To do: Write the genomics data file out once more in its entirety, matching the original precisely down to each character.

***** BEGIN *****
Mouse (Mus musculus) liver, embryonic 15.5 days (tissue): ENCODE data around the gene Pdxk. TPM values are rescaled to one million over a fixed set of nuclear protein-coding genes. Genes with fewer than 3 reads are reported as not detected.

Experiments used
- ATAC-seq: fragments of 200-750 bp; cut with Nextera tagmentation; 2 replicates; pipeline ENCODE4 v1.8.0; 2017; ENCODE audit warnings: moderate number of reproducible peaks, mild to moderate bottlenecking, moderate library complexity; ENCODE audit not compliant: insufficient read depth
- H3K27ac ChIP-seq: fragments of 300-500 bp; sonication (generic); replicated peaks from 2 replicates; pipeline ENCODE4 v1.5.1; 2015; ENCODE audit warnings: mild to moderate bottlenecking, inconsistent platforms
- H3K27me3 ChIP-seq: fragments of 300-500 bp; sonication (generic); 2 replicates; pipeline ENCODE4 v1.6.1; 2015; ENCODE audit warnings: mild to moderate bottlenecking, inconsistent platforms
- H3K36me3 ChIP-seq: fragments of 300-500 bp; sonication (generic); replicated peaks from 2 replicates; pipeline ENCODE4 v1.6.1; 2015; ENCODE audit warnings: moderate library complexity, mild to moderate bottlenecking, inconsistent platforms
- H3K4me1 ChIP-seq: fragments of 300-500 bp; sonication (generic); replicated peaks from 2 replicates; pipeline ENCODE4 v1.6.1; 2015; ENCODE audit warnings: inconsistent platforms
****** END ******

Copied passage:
Mouse (Mus musculus) liver, embryonic 15.5 days (tissue): ENCODE data around the gene Pdxk. TPM values are rescaled to one million over a fixed set of nuclear protein-coding genes. Genes with fewer than 3 reads are reported as not detected.

Experiments used
- ATAC-seq: fragments of 200-750 bp; cut with Nextera tagmentation; 2 replicates; pipeline ENCODE4 v1.8.0; 2017; ENCODE audit warnings: moderate number of reproducible peaks, mild to moderate bottlenecking, moderate library complexity; ENCODE audit not compliant: insufficient read depth
- H3K27ac ChIP-seq: fragments of 300-500 bp; sonication (generic); replicated peaks from 2 replicates; pipeline ENCODE4 v1.5.1; 2015; ENCODE audit warnings: mild to moderate bottlenecking, inconsistent platforms
- H3K27me3 ChIP-seq: fragments of 300-500 bp; sonication (generic); 2 replicates; pipeline ENCODE4 v1.6.1; 2015; ENCODE audit warnings: mild to moderate bottlenecking, inconsistent platforms
- H3K36me3 ChIP-seq: fragments of 300-500 bp; sonication (generic); replicated peaks from 2 replicates; pipeline ENCODE4 v1.6.1; 2015; ENCODE audit warnings: moderate library complexity, mild to moderate bottlenecking, inconsistent platforms
- H3K4me1 ChIP-seq: fragments of 300-500 bp; sonication (generic); replicated peaks from 2 replicates; pipeline ENCODE4 v1.6.1; 2015; ENCODE audit warnings: inconsistent platforms